Review by

I enjoyed this quite a lot. I'd recently reread the original so it was fun to compare the modernisation. OK, so some bits were a stretch but the world has moved on in 200 years and I think Val McDiarmid did a pretty good job in updating it. The original Catherine was hardly brain of Britain either.

Review by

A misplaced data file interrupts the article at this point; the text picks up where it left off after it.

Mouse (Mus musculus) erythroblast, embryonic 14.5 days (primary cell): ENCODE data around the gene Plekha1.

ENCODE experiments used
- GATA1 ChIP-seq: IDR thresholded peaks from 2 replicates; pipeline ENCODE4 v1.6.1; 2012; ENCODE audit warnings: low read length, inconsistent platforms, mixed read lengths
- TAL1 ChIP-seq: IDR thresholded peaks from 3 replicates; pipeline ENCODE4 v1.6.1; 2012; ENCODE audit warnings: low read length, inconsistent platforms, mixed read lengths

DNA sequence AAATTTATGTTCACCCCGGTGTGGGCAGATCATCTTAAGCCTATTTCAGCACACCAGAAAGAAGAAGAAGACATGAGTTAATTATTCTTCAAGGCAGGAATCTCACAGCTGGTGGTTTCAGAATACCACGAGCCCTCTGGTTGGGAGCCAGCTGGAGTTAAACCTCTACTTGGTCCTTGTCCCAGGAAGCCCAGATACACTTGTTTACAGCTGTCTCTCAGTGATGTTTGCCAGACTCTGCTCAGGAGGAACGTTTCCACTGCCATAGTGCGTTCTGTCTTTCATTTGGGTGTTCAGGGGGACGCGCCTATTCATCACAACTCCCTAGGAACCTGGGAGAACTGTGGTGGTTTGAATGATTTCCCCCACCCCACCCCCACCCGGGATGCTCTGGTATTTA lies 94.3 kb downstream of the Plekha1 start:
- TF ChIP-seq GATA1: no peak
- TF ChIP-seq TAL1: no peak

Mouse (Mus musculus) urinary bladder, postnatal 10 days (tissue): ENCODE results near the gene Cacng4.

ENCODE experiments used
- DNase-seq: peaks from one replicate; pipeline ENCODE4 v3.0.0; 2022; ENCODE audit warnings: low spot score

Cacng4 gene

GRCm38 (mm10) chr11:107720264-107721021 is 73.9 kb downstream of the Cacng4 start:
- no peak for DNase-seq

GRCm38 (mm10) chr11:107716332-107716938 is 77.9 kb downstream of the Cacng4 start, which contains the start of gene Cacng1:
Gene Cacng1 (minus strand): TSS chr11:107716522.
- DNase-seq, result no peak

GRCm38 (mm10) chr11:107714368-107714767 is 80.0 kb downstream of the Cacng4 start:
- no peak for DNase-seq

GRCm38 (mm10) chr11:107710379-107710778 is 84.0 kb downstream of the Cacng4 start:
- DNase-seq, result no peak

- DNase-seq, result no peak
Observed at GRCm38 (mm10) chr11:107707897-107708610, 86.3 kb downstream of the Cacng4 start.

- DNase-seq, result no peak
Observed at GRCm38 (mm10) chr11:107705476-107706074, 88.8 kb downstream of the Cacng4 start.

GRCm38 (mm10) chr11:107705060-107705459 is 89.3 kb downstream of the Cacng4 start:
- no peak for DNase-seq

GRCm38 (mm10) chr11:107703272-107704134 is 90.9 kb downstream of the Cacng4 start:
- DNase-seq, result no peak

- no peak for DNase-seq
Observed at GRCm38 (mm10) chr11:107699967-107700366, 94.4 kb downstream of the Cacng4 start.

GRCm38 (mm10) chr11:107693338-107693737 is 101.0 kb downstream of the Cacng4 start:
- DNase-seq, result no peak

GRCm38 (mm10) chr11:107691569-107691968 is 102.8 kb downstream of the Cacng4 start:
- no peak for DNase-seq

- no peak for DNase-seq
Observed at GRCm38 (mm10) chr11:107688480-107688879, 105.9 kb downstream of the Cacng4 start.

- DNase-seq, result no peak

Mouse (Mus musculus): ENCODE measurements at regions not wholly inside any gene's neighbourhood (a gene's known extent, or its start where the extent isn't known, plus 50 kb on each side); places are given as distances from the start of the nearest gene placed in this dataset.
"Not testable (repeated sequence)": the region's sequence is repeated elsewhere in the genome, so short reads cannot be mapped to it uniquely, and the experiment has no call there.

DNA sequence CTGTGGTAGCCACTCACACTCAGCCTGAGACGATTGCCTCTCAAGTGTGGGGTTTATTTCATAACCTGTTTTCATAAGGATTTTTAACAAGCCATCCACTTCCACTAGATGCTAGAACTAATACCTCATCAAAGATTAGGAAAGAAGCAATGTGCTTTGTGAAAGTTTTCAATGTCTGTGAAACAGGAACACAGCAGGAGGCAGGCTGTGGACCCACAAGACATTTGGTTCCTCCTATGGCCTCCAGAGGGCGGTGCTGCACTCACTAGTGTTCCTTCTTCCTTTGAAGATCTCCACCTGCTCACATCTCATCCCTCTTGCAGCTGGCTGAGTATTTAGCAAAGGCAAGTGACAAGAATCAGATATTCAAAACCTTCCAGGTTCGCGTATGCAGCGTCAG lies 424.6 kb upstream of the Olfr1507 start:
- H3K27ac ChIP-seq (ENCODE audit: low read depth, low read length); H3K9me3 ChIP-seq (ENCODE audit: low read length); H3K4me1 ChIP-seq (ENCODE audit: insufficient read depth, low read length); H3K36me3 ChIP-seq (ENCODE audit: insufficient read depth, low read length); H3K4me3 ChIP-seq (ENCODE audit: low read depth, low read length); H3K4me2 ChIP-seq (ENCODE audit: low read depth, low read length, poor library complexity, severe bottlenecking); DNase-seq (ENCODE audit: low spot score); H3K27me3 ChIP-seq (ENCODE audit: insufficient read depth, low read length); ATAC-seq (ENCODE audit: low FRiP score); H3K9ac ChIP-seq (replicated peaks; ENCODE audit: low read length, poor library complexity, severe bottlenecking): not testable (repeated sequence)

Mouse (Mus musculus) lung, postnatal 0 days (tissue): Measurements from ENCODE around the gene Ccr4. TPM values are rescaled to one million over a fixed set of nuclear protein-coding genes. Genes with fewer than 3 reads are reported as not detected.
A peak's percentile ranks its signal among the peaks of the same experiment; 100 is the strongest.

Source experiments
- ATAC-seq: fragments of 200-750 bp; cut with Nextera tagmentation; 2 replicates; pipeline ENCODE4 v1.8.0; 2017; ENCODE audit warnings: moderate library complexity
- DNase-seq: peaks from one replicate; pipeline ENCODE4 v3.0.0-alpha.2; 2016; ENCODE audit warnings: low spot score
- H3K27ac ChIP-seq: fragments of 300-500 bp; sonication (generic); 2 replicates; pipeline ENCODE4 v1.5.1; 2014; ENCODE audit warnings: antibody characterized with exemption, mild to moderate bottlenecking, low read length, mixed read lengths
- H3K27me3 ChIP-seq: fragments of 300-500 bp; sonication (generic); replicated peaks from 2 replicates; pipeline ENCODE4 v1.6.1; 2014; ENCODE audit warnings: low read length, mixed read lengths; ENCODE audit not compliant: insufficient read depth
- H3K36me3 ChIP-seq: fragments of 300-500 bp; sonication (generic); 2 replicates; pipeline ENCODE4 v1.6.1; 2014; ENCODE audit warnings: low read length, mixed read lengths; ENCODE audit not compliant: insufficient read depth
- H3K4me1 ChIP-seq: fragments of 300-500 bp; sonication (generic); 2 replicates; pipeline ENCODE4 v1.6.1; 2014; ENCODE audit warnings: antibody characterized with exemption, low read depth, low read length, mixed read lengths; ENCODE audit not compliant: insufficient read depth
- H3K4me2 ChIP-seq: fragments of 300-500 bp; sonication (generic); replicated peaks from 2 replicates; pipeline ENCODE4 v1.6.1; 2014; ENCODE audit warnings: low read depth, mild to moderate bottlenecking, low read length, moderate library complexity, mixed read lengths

17-year-old Cat Morland, the oldest daughter of a Dorset vicar, is having the time of her life while accompanying her childless friends and neighbors, the Allens, to the Edinburgh Fringe Festival. Her hosts send her to dancing lessons to learn the dances for the Highland Ball. She is intrigued by her partner, the handsome Henry Tilney. However, she is soon distracted by her new friend, Bella Thorpe, who she soon learns is seeing her older brother, James. Bella's brother, Johnny, a friend of James's from Cambridge, soon latches on to Cat, not recognizing that his attentions are both unwelcome and hindering any further development in her relationship with Henry Tilney. Fortunately, Henry and his sister, Ellie, persevere in their attempts at cultivating her friendship. The three find that they have a lot in common, including a love for the Hebridean Harpies horror novels. Cat is thrilled when the Tilneys invite her to stay at their home, Northanger Abbey, where the environment and the odd behavior of the Tilney's father, General Tilney, resemble the vampire stories Cat loves so much.The Edinburgh Fringe Festival is a good substitute for the social milieu of Jane Austen's <i>Northanger Abbey</i>. It's hard to imagine this retelling working well in a different setting. At 17, Cat seems a bit young for a lawyer in training. However, it's not nearly as challenging as the difficulty Joanna Trollope faced with a plausible relationship storyline for Marianne and Brandon in her updating of <i>Sense &amp; Sensibility</i>. The texting and Facebooking seem natural in this setting, although I wouldn't notice if McDermid didn't strike the right tone here. This is the most enjoyable of the three Austen Project novels I've read so far, and I think it will satisfy many of Austen's fans. McDermid successfully blends her own voice with Austen's original story. She's set a high bar for the remaining three novels in the project.